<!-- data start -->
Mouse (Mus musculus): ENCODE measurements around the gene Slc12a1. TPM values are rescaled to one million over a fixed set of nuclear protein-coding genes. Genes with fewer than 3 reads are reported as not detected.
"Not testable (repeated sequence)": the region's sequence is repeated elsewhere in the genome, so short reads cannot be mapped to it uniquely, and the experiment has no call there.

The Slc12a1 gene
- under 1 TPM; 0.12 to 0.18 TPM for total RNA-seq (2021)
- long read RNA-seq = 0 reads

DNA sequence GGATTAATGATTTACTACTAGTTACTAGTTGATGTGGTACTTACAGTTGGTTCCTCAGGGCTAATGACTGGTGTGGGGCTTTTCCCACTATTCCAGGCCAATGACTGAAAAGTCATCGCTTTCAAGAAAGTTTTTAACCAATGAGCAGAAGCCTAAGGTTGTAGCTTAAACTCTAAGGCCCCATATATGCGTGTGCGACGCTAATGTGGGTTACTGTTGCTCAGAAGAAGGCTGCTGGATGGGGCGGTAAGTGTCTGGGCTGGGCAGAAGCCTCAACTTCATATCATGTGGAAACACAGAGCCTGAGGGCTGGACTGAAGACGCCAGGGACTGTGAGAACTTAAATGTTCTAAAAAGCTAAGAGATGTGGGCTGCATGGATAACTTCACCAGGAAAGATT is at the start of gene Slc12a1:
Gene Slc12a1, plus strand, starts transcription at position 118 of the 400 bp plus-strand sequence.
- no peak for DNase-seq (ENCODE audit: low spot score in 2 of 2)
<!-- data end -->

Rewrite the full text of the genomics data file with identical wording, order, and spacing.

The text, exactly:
Mouse (Mus musculus): ENCODE measurements around the gene Slc12a1. TPM values are rescaled to one million over a fixed set of nuclear protein-coding genes. Genes with fewer than 3 reads are reported as not detected.
"Not testable (repeated sequence)": the region's sequence is repeated elsewhere in the genome, so short reads cannot be mapped to it uniquely, and the experiment has no call there.

The Slc12a1 gene
- under 1 TPM; 0.12 to 0.18 TPM for total RNA-seq (2021)
- long read RNA-seq = 0 reads

DNA sequence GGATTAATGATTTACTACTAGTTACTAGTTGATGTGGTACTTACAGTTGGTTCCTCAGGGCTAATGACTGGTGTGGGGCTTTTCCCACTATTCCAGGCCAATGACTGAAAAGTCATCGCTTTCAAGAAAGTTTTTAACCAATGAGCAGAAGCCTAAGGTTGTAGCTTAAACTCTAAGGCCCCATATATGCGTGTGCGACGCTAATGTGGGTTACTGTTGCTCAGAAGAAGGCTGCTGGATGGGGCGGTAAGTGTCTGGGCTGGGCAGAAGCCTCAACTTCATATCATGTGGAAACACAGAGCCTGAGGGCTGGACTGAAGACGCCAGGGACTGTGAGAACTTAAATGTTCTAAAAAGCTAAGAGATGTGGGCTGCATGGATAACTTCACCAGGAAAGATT is at the start of gene Slc12a1:
Gene Slc12a1, plus strand, starts transcription at position 118 of the 400 bp plus-strand sequence.
- no peak for DNase-seq (ENCODE audit: low spot score in 2 of 2)